One piece of novel research comes from the Washington University School of Medicine in St. Louis, where researchers have developed a PET tracer known as AV-1451 to track neurofibrillary tau pathology in vivo and its relationship with atrophy in the brain and Alzheimer's disease. Similar radiotracers are providing ways for clinicians to investigate dementia and other neurological conditions while patients are still alive rather than waiting for an autopsy.
PET/MRI will continue to positively affect routine clinical applications into the next decade. The addition of F-18 fluoride to PET with MRI enables better diagnosis of joint arthritis, while the investigational radiopharmaceutical gallium-68 DOTATOC with PET enhances the evaluation of neuroendocrine tumors. By utilizing a multitude of MRI sequences, researchers can add vital information to PET/MRI breast cancer results and other conditions.
PET/MRI's most advantageous quality may be its ability to greatly reduce patient and staff exposure to radiation compared with conventional PET/CT scans. A next-generation digital PET scanner combined with CT is making it feasible to reduce FDG dose and achieve the same, if not better, image quality.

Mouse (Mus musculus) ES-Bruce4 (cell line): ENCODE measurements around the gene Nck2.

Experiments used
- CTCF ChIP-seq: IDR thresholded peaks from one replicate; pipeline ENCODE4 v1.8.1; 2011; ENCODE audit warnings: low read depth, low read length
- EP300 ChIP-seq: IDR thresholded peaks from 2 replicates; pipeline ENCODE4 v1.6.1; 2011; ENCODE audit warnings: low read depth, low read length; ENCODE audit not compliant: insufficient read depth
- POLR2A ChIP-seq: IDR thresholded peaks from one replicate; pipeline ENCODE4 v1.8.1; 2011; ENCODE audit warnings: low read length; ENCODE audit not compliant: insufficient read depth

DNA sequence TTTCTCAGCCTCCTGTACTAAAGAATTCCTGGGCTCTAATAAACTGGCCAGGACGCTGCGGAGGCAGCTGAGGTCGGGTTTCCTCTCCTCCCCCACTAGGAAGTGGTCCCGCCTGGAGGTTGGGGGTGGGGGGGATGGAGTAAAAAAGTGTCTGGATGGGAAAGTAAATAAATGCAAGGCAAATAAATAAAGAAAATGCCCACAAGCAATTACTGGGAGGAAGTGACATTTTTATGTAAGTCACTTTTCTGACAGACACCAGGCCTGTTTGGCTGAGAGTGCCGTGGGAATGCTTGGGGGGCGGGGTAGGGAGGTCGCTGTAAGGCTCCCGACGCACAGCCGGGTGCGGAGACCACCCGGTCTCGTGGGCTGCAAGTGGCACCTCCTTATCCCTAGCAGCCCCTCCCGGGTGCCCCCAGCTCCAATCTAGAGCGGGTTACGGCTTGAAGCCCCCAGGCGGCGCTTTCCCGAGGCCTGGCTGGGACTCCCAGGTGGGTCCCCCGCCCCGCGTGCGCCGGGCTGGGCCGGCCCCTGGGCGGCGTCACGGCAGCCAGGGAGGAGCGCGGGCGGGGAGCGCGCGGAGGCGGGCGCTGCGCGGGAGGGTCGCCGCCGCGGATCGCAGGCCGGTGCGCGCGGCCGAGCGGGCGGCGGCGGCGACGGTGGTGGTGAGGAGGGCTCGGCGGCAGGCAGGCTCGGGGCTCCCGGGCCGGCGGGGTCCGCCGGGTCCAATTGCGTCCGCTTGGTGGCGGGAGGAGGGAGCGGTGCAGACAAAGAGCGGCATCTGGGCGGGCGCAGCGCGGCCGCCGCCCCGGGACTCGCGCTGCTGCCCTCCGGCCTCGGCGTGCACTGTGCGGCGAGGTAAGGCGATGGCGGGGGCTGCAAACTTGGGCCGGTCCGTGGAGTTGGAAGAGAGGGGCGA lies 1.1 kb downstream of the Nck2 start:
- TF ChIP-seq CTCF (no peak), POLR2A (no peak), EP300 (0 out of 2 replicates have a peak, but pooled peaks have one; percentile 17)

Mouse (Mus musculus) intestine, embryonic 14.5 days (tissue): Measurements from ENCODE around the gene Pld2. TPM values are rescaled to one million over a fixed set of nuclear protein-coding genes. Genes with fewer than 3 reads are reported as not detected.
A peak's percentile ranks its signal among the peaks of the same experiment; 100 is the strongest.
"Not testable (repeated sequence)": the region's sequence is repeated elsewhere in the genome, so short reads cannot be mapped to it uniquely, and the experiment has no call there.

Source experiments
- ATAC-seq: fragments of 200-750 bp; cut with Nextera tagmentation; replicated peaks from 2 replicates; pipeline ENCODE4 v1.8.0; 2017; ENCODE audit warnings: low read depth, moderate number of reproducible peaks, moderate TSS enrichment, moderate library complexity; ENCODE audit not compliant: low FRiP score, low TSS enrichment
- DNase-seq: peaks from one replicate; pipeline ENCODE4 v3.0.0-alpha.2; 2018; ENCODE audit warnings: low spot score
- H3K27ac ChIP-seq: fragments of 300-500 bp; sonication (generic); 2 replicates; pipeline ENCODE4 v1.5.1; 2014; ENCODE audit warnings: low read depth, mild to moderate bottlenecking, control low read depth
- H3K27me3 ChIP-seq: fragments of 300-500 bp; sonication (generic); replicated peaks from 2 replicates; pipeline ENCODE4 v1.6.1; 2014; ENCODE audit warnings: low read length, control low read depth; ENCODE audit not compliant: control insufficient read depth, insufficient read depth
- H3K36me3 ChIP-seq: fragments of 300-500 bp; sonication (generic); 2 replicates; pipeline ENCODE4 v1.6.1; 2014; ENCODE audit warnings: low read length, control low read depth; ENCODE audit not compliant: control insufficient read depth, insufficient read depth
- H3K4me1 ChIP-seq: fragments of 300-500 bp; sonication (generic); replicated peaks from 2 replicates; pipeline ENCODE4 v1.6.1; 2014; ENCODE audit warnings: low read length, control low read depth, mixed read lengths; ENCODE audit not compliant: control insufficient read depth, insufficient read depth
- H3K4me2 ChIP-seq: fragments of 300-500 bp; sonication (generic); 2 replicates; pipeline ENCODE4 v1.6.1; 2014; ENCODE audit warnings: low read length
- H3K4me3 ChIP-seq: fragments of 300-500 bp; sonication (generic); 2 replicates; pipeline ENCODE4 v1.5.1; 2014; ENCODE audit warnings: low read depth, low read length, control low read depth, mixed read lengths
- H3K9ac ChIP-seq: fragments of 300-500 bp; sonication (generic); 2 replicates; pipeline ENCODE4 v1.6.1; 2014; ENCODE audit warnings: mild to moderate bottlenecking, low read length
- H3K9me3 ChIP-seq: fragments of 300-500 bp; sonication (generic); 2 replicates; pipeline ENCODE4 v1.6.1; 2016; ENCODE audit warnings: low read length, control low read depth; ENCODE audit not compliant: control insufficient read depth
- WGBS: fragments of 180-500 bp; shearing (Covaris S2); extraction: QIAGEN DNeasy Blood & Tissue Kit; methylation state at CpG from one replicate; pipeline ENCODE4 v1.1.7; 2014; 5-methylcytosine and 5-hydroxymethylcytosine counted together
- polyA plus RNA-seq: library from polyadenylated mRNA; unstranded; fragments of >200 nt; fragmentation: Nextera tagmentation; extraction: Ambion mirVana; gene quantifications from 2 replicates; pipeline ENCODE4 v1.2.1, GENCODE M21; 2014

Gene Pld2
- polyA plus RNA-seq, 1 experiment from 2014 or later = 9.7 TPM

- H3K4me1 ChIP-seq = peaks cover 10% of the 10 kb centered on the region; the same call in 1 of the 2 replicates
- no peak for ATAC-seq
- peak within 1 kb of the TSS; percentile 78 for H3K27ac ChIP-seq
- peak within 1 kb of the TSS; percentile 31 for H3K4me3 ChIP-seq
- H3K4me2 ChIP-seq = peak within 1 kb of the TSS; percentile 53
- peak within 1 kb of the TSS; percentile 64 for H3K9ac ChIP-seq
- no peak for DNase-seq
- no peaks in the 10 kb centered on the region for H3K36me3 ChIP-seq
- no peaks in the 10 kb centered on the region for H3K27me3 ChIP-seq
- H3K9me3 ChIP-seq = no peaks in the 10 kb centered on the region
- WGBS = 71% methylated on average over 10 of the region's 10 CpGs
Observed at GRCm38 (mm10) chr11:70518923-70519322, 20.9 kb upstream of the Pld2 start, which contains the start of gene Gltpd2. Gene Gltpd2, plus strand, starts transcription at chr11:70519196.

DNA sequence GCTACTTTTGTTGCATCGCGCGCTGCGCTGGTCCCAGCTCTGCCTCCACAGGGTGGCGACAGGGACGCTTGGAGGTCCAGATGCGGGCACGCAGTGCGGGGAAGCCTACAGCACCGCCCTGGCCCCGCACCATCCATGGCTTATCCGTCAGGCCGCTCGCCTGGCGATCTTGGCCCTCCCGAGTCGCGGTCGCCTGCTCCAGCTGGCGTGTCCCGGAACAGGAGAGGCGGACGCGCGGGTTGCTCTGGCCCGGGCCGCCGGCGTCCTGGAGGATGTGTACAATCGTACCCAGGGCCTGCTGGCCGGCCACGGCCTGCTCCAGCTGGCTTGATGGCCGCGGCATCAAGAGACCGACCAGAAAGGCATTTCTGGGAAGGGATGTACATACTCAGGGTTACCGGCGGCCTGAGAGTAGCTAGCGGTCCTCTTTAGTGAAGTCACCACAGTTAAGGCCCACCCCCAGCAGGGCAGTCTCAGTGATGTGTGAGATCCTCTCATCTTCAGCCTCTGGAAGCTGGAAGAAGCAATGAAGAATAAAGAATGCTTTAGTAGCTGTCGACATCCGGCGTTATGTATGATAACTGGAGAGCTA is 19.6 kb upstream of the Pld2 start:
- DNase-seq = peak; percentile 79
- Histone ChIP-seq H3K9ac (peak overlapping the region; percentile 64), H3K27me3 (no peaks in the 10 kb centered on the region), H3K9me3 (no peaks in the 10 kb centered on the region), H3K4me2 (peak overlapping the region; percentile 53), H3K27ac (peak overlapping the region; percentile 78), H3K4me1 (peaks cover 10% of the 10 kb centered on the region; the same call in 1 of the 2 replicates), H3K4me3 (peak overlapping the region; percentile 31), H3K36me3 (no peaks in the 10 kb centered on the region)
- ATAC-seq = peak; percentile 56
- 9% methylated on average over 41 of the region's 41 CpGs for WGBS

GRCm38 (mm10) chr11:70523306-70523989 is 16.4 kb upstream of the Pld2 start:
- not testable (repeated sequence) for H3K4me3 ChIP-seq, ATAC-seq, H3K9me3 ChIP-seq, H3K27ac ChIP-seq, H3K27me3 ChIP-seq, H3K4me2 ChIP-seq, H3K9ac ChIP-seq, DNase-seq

PET itself continues to hold its own as a mainstay for oncology imaging, while SPECT can overcome inherent limitations of other imaging modalities, for example, in myocardial perfusion imaging of obese patients.
Of course, the best way to get insights on these trends and cutting-edge research at RSNA 2016 is to plan your agenda ahead of time. A complete rundown on all the scheduled presentations, abstracts, posters, refresher courses, and educational forums for the entire meeting is available here.
But, first, peruse the list of the scientific sessions below with comments from the presenters on how their findings could affect your radiology practice.